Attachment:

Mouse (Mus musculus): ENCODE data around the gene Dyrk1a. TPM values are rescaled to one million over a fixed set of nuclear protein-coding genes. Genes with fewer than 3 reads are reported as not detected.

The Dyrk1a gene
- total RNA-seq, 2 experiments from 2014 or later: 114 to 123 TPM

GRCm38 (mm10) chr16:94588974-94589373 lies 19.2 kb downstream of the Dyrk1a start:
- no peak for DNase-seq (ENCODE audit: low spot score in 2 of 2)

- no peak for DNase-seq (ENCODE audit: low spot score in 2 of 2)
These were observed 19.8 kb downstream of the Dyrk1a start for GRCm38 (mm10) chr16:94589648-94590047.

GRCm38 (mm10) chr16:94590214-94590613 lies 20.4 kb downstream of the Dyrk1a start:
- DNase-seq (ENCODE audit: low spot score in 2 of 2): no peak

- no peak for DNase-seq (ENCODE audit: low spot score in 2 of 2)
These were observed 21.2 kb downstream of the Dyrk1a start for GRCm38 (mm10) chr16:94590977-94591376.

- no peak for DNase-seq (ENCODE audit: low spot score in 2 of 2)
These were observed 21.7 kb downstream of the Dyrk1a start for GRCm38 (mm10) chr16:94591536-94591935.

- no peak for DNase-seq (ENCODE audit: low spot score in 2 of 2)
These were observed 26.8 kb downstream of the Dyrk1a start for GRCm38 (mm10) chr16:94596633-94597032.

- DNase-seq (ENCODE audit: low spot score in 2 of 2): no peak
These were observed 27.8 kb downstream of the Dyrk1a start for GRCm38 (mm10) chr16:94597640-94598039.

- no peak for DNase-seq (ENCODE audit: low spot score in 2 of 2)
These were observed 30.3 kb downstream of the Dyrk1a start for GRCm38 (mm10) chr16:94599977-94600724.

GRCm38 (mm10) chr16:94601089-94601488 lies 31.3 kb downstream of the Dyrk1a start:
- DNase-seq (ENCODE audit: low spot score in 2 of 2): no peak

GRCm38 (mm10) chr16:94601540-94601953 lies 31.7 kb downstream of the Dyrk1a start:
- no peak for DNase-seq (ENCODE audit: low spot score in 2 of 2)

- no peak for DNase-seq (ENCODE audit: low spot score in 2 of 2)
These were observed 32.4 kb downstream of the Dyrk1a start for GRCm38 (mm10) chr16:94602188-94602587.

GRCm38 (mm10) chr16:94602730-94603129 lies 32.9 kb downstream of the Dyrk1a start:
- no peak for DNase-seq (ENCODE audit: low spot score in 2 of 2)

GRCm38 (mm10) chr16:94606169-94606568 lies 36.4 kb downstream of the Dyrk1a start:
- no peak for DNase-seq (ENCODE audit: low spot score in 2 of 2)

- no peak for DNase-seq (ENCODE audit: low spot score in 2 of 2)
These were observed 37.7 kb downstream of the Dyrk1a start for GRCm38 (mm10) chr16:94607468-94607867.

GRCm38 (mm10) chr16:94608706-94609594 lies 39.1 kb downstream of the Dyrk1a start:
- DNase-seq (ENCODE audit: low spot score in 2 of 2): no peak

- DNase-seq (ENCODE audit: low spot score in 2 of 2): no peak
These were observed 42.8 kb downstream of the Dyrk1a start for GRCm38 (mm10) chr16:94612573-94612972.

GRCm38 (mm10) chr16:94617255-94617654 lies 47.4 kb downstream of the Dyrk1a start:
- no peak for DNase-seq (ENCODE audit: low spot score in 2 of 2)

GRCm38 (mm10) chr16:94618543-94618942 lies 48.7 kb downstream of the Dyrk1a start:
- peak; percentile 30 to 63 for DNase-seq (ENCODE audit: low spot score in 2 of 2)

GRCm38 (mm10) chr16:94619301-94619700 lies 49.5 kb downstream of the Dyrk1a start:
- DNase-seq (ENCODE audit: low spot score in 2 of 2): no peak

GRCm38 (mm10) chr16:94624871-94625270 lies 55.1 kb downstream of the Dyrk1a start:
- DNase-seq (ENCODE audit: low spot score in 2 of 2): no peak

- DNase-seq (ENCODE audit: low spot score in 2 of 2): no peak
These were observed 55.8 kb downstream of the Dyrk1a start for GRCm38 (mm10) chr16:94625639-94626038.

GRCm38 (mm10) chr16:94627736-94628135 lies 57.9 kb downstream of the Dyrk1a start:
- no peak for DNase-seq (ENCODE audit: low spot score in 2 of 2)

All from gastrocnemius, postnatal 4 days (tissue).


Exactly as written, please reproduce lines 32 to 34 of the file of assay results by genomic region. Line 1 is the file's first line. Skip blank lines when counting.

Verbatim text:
GRCm38 (mm10) chr16:94608706-94609594 lies 39.1 kb downstream of the Dyrk1a start:
- DNase-seq (ENCODE audit: low spot score in 2 of 2): no peak

- DNase-seq (ENCODE audit: low spot score in 2 of 2): no peak